The House of Representatives passed Tuesday a bill that seeks to regulate bioprospecting activities within the CNMI in order to ensure prior, informed consent, and equitable sharing of benefits.
The full House adopted the report of the House Standing Committee on Natural Resources that recommended the passage of House Bill 22-22, HS1. All 16 representatives present at the session voted “yes” to pass the legislation. The bill now goes to the Senate for action.
If enacted into law, the bill—also known as the Richard B. Seman Bioprospecting Act of 2021—will mandate the Department of Lands and Natural Resources to come up within 180 days with the rules and regulations governing the conduct bioprospecting activities in the CNMI, including the process for registration and the fees.
Bioprospecting refers to the search for plant and animal species from which medicinal drugs, biochemicals, and other commercially valuable material can be obtained.
Before the voting, House Committee on Natural Resources chair Rep. Sheila J. Babauta (D-Saipan) said they did spent months soliciting comments and have received well over 10 comments about the bill.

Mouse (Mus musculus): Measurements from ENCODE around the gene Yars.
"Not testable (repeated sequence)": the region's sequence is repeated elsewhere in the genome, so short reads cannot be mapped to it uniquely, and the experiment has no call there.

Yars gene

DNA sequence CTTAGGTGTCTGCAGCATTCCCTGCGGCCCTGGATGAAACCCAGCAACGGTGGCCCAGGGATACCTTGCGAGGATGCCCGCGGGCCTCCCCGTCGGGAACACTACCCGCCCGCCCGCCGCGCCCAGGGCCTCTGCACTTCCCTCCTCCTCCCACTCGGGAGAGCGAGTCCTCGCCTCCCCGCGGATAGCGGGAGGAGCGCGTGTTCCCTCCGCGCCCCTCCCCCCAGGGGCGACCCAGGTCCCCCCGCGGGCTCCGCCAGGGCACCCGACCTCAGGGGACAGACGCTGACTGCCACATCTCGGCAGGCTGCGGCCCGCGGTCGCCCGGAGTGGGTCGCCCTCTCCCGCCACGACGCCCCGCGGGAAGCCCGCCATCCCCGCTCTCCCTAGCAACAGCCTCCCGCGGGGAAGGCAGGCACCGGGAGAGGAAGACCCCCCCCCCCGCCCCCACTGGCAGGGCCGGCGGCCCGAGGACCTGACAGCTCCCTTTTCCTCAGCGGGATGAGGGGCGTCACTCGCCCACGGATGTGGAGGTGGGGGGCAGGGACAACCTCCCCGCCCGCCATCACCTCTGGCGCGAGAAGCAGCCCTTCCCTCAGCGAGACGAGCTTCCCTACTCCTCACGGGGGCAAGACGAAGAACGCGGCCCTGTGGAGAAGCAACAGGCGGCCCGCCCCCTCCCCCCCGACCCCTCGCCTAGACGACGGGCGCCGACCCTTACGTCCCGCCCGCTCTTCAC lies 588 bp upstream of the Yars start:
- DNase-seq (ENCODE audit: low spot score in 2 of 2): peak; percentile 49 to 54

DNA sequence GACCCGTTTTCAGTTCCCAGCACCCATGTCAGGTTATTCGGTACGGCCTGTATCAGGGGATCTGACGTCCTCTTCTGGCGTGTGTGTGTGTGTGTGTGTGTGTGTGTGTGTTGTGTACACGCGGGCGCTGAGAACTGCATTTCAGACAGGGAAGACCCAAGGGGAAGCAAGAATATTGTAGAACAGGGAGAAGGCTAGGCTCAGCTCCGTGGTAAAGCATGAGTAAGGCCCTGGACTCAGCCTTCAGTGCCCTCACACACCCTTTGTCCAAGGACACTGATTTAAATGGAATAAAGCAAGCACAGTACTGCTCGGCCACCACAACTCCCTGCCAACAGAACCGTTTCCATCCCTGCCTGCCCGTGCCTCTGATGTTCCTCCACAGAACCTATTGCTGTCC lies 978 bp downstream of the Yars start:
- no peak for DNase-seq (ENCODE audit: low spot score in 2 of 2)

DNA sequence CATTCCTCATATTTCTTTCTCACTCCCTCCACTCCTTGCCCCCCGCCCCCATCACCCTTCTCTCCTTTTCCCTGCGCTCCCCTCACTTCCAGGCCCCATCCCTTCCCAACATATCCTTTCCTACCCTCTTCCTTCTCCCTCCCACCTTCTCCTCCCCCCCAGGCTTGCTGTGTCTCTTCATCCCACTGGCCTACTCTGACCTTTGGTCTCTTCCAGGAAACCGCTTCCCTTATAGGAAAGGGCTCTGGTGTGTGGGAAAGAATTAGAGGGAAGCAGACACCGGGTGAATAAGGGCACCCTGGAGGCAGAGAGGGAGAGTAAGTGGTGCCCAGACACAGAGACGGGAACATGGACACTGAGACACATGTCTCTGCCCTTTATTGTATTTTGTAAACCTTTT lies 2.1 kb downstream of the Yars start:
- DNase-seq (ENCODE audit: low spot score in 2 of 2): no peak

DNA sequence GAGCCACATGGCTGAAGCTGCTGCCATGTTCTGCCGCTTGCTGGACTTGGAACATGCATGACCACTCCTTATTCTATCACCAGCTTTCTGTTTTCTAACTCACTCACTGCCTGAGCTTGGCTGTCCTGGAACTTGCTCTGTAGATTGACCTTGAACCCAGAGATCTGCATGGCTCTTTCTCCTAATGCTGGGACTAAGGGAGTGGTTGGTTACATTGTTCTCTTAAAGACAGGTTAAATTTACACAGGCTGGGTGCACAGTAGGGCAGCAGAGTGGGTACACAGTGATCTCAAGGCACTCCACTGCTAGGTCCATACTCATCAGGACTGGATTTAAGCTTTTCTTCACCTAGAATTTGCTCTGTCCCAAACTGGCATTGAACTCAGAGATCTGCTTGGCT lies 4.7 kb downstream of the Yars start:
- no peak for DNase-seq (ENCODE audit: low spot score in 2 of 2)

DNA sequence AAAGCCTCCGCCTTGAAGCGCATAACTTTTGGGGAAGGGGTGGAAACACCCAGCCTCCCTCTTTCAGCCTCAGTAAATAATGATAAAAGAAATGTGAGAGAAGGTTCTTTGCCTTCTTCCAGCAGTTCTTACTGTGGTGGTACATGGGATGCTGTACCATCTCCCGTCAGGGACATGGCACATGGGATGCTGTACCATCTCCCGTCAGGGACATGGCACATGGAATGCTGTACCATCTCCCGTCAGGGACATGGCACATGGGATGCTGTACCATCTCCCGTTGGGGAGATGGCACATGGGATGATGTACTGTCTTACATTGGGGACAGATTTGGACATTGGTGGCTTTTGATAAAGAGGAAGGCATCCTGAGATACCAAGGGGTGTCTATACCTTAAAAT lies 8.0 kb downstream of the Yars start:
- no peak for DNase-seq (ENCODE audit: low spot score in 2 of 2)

Babauta thanked the committee members and the bill’s author, Rep. Angel A. Demapan (R-Saipan), for this legislation that will allow more bioprospecting activities to be regulated within the CNMI.
“We are surrounded by this blessing of natural resources in our oceans,” Babauta said. This bill, she said, will allow for any scientists and organizations to come to the CNMI and study its natural organisms. This, she said, will open opportunities for people to engage in medicinal pharmaceuticals or any other kind of processes that these compounds can produce.
Babauta said they did have a lengthy committee meeting where they went through the bill. She said Demapan is in the committee and he was a part of the process.
“So I am ready to vote. I highly encourage everyone to support this bill,” she said.
Demapan said this is another run at this bill, which was the vision of the late Rep. Richard Seman. He said this is why he included a short title provision to name this bill after the late representative.
“It is an environmentally responsible bill. And it’s also a bill that ensures that we as people of the land have a stake when parts of our resources are harvested for commercial use,” he said.
Demapan introduced the bill last February. He introduced similar legislation in the 20th Legislature in April 2017. The House passed the bill in September 2017 and transmitted to the Senate.
A similar legislation was introduced by Rep. Richard Seman in the 18th Legislature. The House passed it in October 2014 and was transmitted to the Senate. No action was taken by the Senate.